Fibromyalgia was first described by physicians in the early 1800s, using the term, "muscular rheumatism". In the early 1820's, Scottish physicians developed the first tender points exam as diagnostic criteria for the condition. Following this diagnostic criteria, the term "Fibrositis" was coined as inflammation was believed to be the cause of pain. However, in 1976 the name of the condition was changed to reflect it's current name, Fibromyalgia, reflecting the theory that body wide swelling was not the overall cause of pain. Fibromyalgia was first truly recognized in the 1980s. As with other "vague" systemic complaints, including multiple sclerosis and chronic Lyme disease, diagnosis of this condition has been controversial. Some medical experts wrongly believe fibromyalgia is a psychiatric condition (stemming from pre 1900s beliefs about the condition's nature), others that it is an autoimmune disease, however more research is still needed to discover a direct cause of the complex chronic pain condition.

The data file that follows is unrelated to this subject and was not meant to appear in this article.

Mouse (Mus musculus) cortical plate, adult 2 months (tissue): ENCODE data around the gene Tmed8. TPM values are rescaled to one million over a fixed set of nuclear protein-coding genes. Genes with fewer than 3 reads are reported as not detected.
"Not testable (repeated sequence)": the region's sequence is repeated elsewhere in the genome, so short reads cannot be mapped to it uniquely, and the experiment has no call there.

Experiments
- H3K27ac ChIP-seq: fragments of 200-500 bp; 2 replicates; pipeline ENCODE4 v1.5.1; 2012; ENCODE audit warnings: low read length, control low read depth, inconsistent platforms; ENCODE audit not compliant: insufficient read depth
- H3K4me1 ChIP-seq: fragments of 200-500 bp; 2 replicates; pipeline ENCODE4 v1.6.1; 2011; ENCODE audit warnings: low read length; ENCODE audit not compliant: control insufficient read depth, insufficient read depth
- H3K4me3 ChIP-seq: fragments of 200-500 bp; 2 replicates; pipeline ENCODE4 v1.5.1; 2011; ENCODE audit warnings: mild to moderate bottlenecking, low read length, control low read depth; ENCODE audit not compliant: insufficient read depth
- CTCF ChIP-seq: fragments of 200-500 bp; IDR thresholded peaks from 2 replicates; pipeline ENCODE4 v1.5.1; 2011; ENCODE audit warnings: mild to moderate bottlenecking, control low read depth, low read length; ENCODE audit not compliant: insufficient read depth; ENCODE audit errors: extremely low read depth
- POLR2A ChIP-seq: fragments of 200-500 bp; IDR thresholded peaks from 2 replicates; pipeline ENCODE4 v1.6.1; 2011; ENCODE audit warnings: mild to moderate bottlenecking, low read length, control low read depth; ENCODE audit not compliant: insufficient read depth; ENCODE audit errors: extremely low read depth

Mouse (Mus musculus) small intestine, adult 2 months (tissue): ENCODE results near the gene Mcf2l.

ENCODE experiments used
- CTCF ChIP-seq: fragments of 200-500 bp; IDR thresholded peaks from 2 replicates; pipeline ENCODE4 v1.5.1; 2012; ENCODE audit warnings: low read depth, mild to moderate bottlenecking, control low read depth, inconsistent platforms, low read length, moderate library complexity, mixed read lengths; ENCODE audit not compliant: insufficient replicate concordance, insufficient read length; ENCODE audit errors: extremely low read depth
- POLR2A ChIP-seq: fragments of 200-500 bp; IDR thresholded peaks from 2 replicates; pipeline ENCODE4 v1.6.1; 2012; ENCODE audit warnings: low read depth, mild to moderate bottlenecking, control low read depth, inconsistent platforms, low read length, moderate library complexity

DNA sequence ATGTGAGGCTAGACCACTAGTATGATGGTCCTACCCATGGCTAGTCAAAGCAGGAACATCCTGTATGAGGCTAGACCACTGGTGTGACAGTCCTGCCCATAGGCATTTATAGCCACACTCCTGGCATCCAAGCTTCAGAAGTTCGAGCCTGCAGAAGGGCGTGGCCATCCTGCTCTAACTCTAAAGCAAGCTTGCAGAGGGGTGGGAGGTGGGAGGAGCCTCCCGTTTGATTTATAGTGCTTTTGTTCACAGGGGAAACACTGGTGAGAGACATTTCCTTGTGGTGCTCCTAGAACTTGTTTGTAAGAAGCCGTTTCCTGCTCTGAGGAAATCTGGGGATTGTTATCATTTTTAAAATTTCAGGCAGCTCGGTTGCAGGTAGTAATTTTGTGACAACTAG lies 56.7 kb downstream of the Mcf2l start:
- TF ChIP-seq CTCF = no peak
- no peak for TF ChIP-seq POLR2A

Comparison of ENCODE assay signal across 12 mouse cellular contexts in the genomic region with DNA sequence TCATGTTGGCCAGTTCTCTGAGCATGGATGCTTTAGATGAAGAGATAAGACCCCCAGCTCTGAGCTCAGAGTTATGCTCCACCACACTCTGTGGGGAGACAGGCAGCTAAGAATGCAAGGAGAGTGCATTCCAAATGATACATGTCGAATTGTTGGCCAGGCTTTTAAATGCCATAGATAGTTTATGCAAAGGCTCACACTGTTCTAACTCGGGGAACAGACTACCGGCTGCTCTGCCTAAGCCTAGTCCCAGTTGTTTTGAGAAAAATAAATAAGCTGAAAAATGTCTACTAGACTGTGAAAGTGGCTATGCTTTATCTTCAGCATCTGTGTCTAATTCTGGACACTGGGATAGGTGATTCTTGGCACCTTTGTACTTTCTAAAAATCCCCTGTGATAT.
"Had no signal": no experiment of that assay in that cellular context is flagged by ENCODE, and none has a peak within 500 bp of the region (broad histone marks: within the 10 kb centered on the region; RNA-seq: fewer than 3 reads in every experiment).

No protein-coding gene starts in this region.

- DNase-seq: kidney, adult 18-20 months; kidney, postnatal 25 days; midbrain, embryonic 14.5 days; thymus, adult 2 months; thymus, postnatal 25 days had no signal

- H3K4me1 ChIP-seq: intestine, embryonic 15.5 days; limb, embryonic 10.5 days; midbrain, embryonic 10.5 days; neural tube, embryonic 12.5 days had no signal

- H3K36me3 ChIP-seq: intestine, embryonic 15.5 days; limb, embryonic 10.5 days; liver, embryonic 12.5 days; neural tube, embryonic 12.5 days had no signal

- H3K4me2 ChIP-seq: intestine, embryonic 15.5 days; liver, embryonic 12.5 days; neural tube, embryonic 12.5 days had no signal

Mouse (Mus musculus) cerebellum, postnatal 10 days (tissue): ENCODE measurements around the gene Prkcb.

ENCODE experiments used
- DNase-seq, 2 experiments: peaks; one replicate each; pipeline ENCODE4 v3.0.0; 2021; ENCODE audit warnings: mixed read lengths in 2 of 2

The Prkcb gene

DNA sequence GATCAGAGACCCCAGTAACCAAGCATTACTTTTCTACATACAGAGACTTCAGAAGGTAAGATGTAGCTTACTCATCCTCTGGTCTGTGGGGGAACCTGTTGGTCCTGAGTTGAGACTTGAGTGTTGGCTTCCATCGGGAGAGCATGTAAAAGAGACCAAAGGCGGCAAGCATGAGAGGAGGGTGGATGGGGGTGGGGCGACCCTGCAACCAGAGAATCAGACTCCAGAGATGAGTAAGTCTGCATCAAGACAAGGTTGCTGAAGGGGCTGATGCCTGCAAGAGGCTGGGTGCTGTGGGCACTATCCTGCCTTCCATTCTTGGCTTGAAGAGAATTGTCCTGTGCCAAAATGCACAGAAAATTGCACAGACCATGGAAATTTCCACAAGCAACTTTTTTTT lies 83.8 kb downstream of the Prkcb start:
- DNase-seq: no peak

In more recent years, The American college of Rheumatology has established a set of guidelines to help physicians diagnose fibromyalgia (1990). In 2005, the first guidelines for treating fibromyalgia was published by the American Pain Society.
Today, under the World Health Organization's International Code of Diseases, or, ICD-10, Fibromyalgia is defined as a physical disease under the heading of "Other Soft Tissue Disorders, Not Elsewhere Specified".
SNPs in the following genes may be associated with fibromyalgia: